According to a survey of 16-30 year olds by the Princes Trust, 44% of young people in the North East think the odds are stacked against them, especially if they come from non-white, less well-off backgrounds. Almost two in five said they would like to start their own business but believe only the financially better off can afford to do so.
Less than 6% have gone into business, with just under one half (43%) citing high start-up costs as the biggest barrier. More than 70% believed that schools and colleges encouraged conventional careers rather than supporting aspiring entrepreneurs, while 82% of young people said their careers advisers never mentioned starting a business as an career option.
North East business leaders are working feverishly to change this gloomy perception. Terry Owens, the founder of start-up support agency Inbiz, believes unemployment, lack of income and a dearth of entrepreneurial flair are no barriers to a successful business venture.
He says: “Cash, confidence and credibility: the three Cs still hold today. People think they can’t start a business without money or entrepreneurial talent. It’s a fallacy.”
More often than not, people just need an injection of confidence and some training – then they’re flying.” After creating business advice firm Inbiz in June 1990, Wingate-born Owens has helped more than 22,000 start-ups. Only 10% have failed while 80% were still trading after three years.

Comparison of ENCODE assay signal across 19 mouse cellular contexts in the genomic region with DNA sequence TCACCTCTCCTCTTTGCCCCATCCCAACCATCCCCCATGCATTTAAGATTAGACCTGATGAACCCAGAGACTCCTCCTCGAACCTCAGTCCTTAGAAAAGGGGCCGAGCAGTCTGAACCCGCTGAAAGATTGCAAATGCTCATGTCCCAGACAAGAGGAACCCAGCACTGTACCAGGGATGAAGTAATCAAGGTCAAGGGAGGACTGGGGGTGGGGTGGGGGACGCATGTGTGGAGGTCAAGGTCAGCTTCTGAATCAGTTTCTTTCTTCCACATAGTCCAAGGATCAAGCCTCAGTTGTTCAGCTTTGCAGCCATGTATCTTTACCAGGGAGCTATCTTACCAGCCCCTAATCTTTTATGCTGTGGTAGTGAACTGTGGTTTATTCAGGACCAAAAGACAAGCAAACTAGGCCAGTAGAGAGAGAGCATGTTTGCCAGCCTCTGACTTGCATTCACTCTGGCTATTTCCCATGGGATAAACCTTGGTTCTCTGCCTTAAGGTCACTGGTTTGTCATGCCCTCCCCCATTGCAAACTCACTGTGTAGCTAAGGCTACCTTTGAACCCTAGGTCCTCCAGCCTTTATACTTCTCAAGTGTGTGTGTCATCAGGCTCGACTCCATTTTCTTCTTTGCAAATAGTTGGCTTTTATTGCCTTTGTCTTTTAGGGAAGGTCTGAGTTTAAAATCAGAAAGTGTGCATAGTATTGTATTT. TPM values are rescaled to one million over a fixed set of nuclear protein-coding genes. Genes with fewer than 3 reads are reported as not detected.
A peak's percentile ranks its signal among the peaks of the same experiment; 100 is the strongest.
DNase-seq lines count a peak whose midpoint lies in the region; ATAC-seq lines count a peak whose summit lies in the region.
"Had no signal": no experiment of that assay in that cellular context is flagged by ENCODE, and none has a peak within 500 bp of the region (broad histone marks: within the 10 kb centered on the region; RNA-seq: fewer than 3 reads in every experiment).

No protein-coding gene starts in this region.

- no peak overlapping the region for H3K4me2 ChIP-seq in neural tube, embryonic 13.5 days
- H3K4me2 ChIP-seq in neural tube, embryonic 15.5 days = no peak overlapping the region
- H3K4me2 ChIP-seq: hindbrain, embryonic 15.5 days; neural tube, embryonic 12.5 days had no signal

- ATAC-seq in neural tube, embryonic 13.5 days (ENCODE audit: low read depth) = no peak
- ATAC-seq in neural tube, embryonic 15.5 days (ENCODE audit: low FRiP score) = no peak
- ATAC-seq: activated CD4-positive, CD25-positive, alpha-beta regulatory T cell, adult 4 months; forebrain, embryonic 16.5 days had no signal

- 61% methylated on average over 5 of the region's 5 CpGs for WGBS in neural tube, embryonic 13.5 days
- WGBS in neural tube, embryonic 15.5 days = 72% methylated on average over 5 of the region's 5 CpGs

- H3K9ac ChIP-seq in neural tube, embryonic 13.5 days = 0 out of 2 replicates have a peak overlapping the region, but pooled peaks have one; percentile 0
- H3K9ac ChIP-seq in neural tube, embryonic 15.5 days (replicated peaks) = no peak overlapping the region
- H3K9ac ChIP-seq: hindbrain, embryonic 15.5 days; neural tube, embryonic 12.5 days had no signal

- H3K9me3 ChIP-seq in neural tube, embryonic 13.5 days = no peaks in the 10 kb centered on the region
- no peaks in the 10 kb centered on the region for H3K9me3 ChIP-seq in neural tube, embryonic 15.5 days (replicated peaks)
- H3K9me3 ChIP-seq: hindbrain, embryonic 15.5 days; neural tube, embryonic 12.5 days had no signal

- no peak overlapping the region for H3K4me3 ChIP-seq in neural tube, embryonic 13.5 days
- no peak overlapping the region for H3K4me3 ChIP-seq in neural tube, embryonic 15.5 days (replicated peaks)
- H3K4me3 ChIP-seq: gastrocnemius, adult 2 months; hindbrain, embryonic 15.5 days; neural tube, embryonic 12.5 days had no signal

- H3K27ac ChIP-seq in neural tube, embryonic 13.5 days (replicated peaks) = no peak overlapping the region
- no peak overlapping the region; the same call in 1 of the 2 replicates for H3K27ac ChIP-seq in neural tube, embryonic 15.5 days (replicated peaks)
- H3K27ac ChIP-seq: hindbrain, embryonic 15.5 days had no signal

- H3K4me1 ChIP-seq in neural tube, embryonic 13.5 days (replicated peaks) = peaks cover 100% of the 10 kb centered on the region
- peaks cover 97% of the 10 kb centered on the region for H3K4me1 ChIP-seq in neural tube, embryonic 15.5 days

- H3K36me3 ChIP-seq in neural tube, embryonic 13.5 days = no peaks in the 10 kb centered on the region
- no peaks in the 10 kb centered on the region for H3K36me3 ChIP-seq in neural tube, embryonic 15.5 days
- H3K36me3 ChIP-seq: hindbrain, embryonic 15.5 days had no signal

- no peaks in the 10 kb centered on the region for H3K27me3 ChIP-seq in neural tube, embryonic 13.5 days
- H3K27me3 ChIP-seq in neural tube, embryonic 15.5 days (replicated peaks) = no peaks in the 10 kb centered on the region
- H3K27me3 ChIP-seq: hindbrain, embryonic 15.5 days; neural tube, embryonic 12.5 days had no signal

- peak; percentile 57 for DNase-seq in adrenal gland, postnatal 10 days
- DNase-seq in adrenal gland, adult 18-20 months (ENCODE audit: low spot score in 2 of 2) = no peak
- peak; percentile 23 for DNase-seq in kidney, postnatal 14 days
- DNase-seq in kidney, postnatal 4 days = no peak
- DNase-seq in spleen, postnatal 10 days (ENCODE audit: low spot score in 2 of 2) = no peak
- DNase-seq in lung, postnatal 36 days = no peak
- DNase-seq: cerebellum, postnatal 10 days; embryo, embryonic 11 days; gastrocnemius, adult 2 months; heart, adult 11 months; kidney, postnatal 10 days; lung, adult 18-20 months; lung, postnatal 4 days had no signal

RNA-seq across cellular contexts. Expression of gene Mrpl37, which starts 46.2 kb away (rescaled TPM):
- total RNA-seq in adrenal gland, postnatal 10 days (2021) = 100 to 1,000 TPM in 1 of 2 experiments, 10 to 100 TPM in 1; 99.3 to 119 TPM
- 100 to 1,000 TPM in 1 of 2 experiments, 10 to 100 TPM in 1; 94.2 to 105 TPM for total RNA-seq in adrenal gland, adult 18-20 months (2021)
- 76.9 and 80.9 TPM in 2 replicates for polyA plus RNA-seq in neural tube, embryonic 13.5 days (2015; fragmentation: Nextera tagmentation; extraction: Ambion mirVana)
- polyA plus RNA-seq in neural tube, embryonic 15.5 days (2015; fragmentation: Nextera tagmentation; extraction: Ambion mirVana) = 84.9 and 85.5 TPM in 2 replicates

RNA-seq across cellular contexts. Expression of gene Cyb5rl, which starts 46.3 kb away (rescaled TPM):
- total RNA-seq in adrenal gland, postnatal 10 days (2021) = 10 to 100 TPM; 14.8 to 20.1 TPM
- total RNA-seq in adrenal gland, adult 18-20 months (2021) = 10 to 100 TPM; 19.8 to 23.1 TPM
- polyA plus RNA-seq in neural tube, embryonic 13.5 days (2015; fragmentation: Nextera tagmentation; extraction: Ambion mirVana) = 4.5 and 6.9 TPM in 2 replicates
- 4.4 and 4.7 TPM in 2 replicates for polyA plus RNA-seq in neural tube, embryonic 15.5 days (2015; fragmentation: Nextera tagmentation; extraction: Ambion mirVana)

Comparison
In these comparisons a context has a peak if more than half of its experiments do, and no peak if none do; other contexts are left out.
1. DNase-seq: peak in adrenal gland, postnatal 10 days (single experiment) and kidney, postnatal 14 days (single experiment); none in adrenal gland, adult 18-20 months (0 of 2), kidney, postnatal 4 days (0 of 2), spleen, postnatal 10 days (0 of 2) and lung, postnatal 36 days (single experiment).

His journey from school zero to wealthy hero resonates with Bannatyne’s “anyone can do it” mantra, regardless of background or academic talent.
Owens left school at 15 to become a car mechanic at Fred Dinsdales in Stockton before honing his sales patter at motor retailer Cowies. A quick learner, he went on to manage a main dealership and a car auction at the tender age of 23. A year later, with a wife and two kids to support, he chose to go self-employed and started selling cars from home before establishing The Used Car Centre at Thornaby. He also launched Dryden Insurance Brokers before selling up to a major plc in 1985.
After five years he founded Inbiz and the wealth that followed has allowed him to indulge in his long-standing love of classic cars.
His latest toy – a sleek, black Bentley parked up outside his leafy Yarm headquarters – is testament to his business drive, acumen and success. But Owens and many other entrepreneurs say they’re not that bothered by the money.
As Simon Pearson says: “Being an entrepreneur isn’t about making millions. It’s about learning, developing and challenging yourself in tricky situations.”
He concedes, however, that loads of cash is a welcome by-product.
“The North East has had some hugely successful businesses so it can be done,” he says. “In coming years I can see more people from the region attaining wealth on the scale of entrepreneurs like Duncan Bannatyne.”
Bannatyne would raise a glass to that.